By way of background, some conventional dynamic random access memories (RAMs) implement so-called “double data rate”, or “DDR”, data transfer techniques. As known in that art, DDR data transfer involves the transfer of one or more data bits (depending on the number of bus lines) synchronously with both the rising and falling edges of the corresponding data strobe, or clock. DDR data transfer thus communicates data at twice the data rate of conventional synchronous data transfer, which is synchronous with only one of the clock edges (rising or falling edge). In addition, conventional DDR dynamic RAMs utilize source-synchronous data strobes, in which the RAM device itself generates the data strobe for reads from the memory (while the external circuitry generates the data strobe for writes to the memory). However, this doubling of the input/output switching rate increases the power consumption of data transfer, approaching twice that of single-data rate communications.

Power consumption in modern electronic systems is a substantial concern, however, and the driving of buses and conductors in transferring data among integrated circuit devices in a system is a significant contributor to overall system power consumption. As is fundamental in the art, the power consumption of output driver circuits, for driving external conductors, relates directly to the switching rate of digital signals to be driven. Increasing the data transfer rate to approach those of modern magnetic disk drives, as mentioned above, thus will require a corresponding increase in the power consumed by such data transfer, keeping all other parameters equal. This increased power consumption requires larger driver and receiver devices, improved heat dissipation in system applications, and the like, all of which add cost to the overall system. Even if these changes are made, the increased power consumption from high-speed data transfer is undesirable for portable electronic systems, such as digital cameras, laptop computers and workstations, wireless telephone handsets, personal digital audio players, and similar battery-powered devices.

By way of further background, a communications protocol known as Ultra DMA Mode is known in the art, for communications to and from a flash memory card, such as a COMPACT FLASH, or CF+, flash memory card. FIG. 1 illustrates such a conventional flash memory card, constructed and operating according to the well-known standard CF+ and CompactFlash Specification Revision 3.0 (CompactFlash Association, 2004). As shown in FIG. 1, flash memory card 2, which in this example is constructed as a COMPACT FLASH storage card according to this standard, contains one or more flash memory modules 2, and single chip memory controller 4. Flash memory module 4 communicates data to and from memory controller 6 over bus data_I/O, and receives and issues control signals to and from memory controller 6 over control bus ctrl. In this example, the data transfer approach described in the above-referenced Toshiba datasheet corresponds to these communications over the data_I/O and ctrl buses between flash memory module 4 and memory controller 6. Memory controller 6 communicates with a host device (e.g., digital camera, digital audio player, personal computer, etc.) over host interface HOST_IF. The above-referenced CF+ and CompactFlash Specification describes communications over host interface HOST_IF, including according to the Ultra DMA Mode (“UDMA”). As described in that specification, UDMA communications are carried out in a special operating mode, initiated by the driving of a signal on a control line (UDMARQ) by the agent (host or memory card 2) that desires such communication. Also as described in that specification, UDMA data transfers are source-synchronous, in that the agent (memory card 2 or host system) that is placing the data onto bus HOST_IF is also issuing the data strobe signal. In addition, also as described in that specification, both rising and falling edges of the strobe signal are used in the transfer of data under the UDMA mode of operation.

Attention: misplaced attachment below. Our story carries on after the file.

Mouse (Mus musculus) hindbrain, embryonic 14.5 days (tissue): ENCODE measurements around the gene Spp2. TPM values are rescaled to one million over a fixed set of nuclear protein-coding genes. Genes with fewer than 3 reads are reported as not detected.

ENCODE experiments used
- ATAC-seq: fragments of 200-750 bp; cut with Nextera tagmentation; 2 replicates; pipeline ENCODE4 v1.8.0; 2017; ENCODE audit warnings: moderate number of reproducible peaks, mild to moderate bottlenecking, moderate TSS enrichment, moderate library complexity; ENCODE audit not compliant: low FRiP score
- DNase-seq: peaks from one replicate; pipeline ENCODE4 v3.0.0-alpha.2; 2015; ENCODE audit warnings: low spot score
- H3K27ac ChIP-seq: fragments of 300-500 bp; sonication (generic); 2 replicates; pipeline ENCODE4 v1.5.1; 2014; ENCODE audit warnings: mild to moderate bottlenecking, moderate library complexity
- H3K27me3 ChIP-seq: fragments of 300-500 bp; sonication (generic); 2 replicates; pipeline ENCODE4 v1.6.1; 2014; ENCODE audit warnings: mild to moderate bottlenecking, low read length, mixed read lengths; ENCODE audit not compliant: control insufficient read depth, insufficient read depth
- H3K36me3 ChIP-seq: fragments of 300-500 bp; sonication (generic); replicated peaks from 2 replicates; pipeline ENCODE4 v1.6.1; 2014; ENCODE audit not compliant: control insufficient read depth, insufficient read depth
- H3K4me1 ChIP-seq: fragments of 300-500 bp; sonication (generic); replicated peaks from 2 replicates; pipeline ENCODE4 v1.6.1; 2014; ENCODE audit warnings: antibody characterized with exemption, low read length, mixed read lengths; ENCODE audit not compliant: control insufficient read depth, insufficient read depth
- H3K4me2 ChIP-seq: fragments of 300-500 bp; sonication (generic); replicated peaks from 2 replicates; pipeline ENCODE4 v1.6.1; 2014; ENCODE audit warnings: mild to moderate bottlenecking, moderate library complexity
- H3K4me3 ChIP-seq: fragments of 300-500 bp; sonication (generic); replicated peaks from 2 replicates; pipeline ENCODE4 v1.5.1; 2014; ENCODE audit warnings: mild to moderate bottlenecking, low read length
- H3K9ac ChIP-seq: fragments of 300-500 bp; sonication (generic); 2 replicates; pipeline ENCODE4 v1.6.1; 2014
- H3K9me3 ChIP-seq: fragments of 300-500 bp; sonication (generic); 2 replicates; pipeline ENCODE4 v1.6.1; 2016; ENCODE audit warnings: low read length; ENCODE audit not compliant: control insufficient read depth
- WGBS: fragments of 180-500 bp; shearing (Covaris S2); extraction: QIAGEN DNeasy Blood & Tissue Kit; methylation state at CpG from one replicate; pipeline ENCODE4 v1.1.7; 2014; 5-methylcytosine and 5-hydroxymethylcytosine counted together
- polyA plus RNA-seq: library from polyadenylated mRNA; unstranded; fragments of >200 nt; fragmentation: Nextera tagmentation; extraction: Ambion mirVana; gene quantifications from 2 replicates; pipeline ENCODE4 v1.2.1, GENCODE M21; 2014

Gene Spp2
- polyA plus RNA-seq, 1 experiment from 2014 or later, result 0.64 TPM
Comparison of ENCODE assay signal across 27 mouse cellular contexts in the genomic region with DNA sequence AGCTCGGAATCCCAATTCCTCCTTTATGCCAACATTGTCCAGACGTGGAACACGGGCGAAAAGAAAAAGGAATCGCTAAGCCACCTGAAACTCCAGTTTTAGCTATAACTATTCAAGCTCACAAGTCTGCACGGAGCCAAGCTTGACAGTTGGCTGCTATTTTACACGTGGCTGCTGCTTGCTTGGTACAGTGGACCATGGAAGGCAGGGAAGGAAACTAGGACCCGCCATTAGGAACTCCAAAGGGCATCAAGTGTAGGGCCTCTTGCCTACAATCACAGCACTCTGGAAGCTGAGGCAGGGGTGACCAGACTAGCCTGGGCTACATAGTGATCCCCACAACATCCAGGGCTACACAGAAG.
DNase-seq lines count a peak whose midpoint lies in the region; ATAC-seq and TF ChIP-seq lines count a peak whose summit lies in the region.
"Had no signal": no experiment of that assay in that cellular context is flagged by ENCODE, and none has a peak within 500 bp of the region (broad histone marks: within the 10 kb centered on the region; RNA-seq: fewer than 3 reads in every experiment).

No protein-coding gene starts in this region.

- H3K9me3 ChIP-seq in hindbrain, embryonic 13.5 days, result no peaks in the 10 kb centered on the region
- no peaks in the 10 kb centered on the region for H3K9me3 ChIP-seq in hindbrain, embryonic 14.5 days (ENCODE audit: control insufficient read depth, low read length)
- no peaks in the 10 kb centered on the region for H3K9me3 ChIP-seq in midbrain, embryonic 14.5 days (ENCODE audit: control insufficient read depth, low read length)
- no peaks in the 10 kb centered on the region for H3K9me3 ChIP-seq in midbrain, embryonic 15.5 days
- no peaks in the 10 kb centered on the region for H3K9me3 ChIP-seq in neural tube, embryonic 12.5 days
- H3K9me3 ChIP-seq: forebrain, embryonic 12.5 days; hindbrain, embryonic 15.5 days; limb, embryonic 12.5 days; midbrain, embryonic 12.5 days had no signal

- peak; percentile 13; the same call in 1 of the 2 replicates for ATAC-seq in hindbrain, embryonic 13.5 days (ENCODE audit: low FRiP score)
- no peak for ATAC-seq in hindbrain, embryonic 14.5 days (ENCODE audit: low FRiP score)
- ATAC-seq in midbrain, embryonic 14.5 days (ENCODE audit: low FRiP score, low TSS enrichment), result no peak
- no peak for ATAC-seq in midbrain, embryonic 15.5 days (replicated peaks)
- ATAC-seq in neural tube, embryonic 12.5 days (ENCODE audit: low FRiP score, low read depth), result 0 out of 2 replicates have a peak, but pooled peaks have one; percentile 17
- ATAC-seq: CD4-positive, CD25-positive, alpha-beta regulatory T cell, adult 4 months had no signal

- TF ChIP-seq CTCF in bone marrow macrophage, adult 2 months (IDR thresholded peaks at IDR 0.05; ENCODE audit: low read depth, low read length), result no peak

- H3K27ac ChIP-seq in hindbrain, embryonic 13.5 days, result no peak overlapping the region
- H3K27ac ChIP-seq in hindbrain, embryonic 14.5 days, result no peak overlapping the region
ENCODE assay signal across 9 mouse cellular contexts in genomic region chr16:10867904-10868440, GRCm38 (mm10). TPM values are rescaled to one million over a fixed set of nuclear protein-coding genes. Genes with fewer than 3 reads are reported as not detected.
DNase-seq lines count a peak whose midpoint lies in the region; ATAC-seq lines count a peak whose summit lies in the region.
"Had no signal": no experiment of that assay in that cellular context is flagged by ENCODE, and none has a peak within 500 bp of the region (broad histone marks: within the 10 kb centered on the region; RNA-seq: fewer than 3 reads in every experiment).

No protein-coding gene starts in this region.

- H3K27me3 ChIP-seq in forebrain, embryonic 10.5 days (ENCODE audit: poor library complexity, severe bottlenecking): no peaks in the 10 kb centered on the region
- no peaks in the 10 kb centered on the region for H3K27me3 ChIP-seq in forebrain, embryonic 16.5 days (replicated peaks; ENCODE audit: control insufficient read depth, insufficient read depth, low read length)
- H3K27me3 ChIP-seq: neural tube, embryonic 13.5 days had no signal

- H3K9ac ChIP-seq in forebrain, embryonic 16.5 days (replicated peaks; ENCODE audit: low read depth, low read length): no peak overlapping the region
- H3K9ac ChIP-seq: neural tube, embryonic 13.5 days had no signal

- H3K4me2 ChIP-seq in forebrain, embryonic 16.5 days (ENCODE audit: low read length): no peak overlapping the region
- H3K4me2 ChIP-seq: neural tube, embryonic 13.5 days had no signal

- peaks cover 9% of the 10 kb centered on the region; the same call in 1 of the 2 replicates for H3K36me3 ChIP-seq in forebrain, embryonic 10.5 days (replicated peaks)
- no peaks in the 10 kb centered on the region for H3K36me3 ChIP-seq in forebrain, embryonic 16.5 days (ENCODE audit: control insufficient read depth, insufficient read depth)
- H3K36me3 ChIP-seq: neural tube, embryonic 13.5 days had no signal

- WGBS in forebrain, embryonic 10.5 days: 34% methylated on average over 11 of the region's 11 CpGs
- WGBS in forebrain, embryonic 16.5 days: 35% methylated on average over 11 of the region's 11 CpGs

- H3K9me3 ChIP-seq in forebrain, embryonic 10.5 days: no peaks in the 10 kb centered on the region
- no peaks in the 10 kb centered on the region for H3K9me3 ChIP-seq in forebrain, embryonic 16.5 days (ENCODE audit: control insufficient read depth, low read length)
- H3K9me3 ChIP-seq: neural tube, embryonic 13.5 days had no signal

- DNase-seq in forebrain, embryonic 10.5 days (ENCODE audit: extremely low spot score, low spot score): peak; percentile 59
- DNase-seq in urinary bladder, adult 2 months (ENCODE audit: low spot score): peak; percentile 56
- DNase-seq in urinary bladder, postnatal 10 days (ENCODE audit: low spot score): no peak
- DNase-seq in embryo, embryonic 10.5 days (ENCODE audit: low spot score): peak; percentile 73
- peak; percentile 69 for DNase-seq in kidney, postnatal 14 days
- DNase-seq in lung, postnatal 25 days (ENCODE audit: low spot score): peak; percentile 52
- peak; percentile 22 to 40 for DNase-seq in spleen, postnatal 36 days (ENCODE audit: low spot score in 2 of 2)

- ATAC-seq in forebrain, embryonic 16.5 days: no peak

However, it has been observed, in connection with this invention, that even with the UDMA mode for the host interface in the flash card of FIG. 1, the data transfer rate between the memory module 4 and memory controller 6 will limit the overall performance of memory card 2. However, the speeding up of data transfer at that interface according to conventional techniques will also greatly increase power consumption within memory card 2. In addition, it is known in the art that modification to input/output interfaces of memory integrated circuits will greatly limit the usability of such integrated circuits, adding cost from the standpoint of inventory control and design overhead.

BRIEF SUMMARY OF THE INVENTION

It is therefore an object of this invention to provide a method of flash memory module having a high-performance data transfer mode, for data transfer to and from a memory controller.

It is a further object of this invention to provide such a method in which data transfer according to the high-performance mode consumes power at a rate that is not substantially greater than conventional data transfer.

It is a further object of this invention to provide such a method in which “legacy” data communications can also be carried out, to provide backward-compatibility with conventional data transfer standards.

It is a further object of this invention to provide such a method in which data skew in the high-performance data transfer mode is minimized.

Other objects and advantages of this invention will be apparent to those of ordinary skill in the art having reference to the following specification together with its drawings.